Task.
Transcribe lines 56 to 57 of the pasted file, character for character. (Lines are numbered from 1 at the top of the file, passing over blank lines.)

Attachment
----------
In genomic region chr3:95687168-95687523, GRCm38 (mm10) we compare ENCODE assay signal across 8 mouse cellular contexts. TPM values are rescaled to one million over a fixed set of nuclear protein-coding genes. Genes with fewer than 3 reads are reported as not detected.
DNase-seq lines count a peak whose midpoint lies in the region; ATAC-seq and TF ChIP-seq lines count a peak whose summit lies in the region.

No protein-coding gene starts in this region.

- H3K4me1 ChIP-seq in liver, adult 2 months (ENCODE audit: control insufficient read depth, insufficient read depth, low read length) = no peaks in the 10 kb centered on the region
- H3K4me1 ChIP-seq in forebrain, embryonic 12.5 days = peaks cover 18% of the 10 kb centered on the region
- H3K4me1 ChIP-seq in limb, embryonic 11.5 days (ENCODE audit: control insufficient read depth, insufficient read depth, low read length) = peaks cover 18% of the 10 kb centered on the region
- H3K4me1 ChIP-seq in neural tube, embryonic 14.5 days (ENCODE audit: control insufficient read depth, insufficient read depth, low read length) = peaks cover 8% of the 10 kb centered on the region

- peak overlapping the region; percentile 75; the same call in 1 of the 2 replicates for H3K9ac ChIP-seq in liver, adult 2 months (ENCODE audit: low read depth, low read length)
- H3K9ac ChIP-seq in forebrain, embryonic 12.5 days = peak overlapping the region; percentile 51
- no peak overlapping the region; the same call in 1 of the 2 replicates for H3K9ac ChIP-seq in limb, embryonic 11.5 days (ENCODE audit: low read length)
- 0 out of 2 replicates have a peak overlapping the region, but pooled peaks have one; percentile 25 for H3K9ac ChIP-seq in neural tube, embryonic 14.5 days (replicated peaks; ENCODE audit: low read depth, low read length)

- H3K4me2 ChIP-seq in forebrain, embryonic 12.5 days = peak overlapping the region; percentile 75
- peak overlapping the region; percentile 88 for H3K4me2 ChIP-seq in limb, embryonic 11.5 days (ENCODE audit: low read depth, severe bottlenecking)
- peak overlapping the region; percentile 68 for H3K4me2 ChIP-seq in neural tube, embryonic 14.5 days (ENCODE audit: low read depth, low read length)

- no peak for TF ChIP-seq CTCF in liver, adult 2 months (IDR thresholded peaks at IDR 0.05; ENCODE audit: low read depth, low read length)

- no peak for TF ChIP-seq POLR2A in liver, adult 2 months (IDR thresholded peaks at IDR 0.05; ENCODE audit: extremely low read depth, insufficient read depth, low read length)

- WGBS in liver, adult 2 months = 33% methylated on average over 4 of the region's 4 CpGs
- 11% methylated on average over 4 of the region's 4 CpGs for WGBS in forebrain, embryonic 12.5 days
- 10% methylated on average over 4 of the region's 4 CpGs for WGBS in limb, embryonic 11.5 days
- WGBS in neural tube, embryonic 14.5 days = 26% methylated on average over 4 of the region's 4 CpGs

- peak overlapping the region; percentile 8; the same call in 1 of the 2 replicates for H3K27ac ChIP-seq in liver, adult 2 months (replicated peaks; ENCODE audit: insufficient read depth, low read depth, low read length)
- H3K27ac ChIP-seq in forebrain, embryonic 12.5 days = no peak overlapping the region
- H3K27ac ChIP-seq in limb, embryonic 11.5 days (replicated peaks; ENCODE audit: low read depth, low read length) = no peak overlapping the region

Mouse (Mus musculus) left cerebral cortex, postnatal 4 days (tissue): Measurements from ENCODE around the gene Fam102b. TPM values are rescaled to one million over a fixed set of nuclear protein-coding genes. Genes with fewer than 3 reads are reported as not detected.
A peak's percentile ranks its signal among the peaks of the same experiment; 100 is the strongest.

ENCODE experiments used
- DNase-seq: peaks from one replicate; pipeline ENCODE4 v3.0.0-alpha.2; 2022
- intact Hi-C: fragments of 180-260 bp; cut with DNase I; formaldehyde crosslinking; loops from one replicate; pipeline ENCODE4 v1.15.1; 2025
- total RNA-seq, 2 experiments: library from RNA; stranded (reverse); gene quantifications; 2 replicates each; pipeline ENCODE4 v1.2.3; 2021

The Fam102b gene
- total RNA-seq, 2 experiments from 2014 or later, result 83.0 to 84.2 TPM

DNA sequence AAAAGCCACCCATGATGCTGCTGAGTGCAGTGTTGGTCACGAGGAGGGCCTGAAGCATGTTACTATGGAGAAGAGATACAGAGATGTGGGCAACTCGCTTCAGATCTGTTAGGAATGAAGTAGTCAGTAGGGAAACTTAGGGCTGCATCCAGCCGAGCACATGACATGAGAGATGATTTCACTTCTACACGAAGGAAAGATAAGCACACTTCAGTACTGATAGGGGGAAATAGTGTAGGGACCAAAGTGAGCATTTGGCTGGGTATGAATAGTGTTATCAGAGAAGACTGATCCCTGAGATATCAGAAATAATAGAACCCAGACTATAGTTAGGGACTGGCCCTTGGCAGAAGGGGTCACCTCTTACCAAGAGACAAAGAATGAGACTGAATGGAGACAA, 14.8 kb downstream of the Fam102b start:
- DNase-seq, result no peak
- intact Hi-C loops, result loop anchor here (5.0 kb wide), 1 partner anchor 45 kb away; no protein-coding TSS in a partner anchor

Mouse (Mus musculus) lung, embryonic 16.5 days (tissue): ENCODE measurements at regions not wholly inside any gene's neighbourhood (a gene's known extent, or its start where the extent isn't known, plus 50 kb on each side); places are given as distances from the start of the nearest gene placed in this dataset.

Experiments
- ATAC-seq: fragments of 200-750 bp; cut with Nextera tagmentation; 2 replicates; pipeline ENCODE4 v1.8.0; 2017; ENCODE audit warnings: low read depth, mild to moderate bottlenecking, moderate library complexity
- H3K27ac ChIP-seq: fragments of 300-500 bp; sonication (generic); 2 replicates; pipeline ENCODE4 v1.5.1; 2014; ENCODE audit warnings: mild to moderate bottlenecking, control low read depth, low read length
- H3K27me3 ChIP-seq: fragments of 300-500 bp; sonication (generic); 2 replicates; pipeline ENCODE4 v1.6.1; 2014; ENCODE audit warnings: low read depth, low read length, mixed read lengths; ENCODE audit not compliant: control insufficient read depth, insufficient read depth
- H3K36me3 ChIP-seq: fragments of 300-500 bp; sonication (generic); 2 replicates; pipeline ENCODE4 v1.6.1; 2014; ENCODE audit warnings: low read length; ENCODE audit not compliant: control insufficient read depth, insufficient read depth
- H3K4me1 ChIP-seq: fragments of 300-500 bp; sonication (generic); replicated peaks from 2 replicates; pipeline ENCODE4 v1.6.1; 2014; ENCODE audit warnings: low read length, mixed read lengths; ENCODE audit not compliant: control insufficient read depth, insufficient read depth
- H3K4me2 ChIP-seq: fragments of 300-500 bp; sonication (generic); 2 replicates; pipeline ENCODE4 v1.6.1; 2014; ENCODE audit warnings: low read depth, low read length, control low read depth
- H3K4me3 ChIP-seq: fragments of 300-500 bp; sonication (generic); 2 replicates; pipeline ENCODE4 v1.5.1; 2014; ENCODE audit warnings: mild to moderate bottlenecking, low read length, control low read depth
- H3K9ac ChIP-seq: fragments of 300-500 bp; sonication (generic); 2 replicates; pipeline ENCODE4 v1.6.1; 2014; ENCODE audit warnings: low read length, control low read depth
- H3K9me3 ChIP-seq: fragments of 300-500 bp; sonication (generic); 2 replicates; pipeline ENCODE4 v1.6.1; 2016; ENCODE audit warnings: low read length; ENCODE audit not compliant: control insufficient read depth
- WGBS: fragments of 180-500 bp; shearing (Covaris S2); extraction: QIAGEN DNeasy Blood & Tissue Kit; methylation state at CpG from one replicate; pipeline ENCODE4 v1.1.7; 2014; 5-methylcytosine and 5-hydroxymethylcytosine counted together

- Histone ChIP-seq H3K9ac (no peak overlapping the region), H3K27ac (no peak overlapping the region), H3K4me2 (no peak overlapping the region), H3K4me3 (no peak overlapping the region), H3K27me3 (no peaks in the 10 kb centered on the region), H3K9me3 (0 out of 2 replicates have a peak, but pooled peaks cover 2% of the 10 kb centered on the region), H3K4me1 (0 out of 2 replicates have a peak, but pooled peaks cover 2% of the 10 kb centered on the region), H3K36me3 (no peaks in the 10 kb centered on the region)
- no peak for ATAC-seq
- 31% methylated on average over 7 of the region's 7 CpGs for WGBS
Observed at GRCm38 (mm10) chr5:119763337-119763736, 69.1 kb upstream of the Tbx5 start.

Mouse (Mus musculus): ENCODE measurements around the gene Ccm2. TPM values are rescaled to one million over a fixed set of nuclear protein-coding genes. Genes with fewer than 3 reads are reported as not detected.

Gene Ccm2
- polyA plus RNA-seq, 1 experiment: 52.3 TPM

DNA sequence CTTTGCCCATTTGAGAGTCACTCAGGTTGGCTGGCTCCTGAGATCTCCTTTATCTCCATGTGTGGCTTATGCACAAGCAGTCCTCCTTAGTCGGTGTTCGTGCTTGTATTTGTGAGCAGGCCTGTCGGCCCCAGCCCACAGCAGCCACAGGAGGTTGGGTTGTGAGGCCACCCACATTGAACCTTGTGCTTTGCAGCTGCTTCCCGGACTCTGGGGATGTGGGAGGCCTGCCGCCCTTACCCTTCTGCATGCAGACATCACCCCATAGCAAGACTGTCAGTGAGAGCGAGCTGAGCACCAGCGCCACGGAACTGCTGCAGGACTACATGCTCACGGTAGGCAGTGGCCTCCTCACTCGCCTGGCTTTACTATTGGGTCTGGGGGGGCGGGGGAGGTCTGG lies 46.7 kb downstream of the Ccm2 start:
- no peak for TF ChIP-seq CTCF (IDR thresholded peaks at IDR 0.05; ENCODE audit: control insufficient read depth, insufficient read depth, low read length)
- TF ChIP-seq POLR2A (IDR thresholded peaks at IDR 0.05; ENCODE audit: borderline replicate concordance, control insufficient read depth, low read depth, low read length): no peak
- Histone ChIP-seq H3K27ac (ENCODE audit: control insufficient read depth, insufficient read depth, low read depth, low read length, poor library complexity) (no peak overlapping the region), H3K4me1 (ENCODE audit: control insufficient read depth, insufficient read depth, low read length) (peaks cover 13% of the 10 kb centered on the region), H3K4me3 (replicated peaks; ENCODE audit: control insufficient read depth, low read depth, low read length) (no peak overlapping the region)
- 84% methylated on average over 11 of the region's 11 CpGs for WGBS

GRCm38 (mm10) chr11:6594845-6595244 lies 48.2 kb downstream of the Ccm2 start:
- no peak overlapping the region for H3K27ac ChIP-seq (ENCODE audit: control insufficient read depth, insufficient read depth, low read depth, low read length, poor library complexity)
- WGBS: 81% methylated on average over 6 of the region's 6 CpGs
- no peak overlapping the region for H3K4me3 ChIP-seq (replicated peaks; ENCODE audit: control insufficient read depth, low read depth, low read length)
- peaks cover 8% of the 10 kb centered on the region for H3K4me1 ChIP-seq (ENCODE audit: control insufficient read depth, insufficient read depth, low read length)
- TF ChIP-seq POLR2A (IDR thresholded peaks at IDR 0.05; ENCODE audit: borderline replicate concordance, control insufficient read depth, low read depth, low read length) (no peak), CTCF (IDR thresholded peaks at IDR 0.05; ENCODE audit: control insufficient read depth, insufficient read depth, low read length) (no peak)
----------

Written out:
- TF ChIP-seq POLR2A (IDR thresholded peaks at IDR 0.05; ENCODE audit: borderline replicate concordance, control insufficient read depth, low read depth, low read length): no peak
- Histone ChIP-seq H3K27ac (ENCODE audit: control insufficient read depth, insufficient read depth, low read depth, low read length, poor library complexity) (no peak overlapping the region), H3K4me1 (ENCODE audit: control insufficient read depth, insufficient read depth, low read length) (peaks cover 13% of the 10 kb centered on the region), H3K4me3 (replicated peaks; ENCODE audit: control insufficient read depth, low read depth, low read length) (no peak overlapping the region)